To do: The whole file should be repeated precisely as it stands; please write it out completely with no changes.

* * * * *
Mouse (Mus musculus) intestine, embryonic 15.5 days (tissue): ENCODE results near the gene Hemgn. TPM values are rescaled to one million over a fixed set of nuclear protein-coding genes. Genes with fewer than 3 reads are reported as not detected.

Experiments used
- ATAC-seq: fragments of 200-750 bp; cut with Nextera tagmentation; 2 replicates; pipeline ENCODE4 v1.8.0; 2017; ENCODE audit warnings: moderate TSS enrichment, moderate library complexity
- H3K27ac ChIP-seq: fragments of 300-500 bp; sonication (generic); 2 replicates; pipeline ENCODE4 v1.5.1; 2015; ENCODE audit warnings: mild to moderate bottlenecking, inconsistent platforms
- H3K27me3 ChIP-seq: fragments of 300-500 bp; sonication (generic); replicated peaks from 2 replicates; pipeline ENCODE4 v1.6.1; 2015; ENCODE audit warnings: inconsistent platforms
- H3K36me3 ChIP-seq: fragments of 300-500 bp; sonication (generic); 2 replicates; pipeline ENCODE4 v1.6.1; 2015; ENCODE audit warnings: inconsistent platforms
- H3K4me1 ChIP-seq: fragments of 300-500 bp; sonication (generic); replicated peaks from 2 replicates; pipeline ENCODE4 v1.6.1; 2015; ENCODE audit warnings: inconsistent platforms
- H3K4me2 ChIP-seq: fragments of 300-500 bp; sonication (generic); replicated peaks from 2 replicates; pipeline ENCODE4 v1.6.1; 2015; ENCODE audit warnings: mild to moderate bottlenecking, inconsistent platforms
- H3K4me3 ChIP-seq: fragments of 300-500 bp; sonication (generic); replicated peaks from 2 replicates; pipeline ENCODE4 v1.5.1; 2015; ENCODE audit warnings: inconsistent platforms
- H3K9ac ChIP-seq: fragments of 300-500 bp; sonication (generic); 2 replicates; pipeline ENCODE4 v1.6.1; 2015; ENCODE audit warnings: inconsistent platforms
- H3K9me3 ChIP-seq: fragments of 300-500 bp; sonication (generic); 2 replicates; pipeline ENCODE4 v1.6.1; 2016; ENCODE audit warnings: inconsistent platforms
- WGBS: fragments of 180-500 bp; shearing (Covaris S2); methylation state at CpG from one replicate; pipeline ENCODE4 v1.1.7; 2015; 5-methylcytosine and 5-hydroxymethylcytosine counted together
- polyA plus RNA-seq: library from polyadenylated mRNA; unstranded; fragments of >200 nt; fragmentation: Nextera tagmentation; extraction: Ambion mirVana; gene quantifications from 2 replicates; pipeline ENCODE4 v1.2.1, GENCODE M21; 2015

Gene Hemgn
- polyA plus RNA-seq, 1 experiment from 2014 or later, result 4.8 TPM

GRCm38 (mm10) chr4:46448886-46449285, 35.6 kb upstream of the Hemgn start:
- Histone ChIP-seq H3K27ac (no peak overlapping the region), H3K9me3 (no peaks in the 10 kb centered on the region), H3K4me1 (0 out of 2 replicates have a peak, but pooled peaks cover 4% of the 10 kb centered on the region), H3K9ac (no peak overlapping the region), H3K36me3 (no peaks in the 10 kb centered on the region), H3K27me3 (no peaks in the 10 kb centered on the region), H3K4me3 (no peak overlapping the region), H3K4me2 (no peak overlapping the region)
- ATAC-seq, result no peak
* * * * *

Mouse (Mus musculus) intestine, embryonic 15.5 days (tissue): ENCODE results near the gene Hemgn. TPM values are rescaled to one million over a fixed set of nuclear protein-coding genes. Genes with fewer than 3 reads are reported as not detected.

Experiments used
- ATAC-seq: fragments of 200-750 bp; cut with Nextera tagmentation; 2 replicates; pipeline ENCODE4 v1.8.0; 2017; ENCODE audit warnings: moderate TSS enrichment, moderate library complexity
- H3K27ac ChIP-seq: fragments of 300-500 bp; sonication (generic); 2 replicates; pipeline ENCODE4 v1.5.1; 2015; ENCODE audit warnings: mild to moderate bottlenecking, inconsistent platforms
- H3K27me3 ChIP-seq: fragments of 300-500 bp; sonication (generic); replicated peaks from 2 replicates; pipeline ENCODE4 v1.6.1; 2015; ENCODE audit warnings: inconsistent platforms
- H3K36me3 ChIP-seq: fragments of 300-500 bp; sonication (generic); 2 replicates; pipeline ENCODE4 v1.6.1; 2015; ENCODE audit warnings: inconsistent platforms
- H3K4me1 ChIP-seq: fragments of 300-500 bp; sonication (generic); replicated peaks from 2 replicates; pipeline ENCODE4 v1.6.1; 2015; ENCODE audit warnings: inconsistent platforms
- H3K4me2 ChIP-seq: fragments of 300-500 bp; sonication (generic); replicated peaks from 2 replicates; pipeline ENCODE4 v1.6.1; 2015; ENCODE audit warnings: mild to moderate bottlenecking, inconsistent platforms
- H3K4me3 ChIP-seq: fragments of 300-500 bp; sonication (generic); replicated peaks from 2 replicates; pipeline ENCODE4 v1.5.1; 2015; ENCODE audit warnings: inconsistent platforms
- H3K9ac ChIP-seq: fragments of 300-500 bp; sonication (generic); 2 replicates; pipeline ENCODE4 v1.6.1; 2015; ENCODE audit warnings: inconsistent platforms
- H3K9me3 ChIP-seq: fragments of 300-500 bp; sonication (generic); 2 replicates; pipeline ENCODE4 v1.6.1; 2016; ENCODE audit warnings: inconsistent platforms
- WGBS: fragments of 180-500 bp; shearing (Covaris S2); methylation state at CpG from one replicate; pipeline ENCODE4 v1.1.7; 2015; 5-methylcytosine and 5-hydroxymethylcytosine counted together
- polyA plus RNA-seq: library from polyadenylated mRNA; unstranded; fragments of >200 nt; fragmentation: Nextera tagmentation; extraction: Ambion mirVana; gene quantifications from 2 replicates; pipeline ENCODE4 v1.2.1, GENCODE M21; 2015

Gene Hemgn
- polyA plus RNA-seq, 1 experiment from 2014 or later, result 4.8 TPM

GRCm38 (mm10) chr4:46448886-46449285, 35.6 kb upstream of the Hemgn start:
- Histone ChIP-seq H3K27ac (no peak overlapping the region), H3K9me3 (no peaks in the 10 kb centered on the region), H3K4me1 (0 out of 2 replicates have a peak, but pooled peaks cover 4% of the 10 kb centered on the region), H3K9ac (no peak overlapping the region), H3K36me3 (no peaks in the 10 kb centered on the region), H3K27me3 (no peaks in the 10 kb centered on the region), H3K4me3 (no peak overlapping the region), H3K4me2 (no peak overlapping the region)
- ATAC-seq, result no peak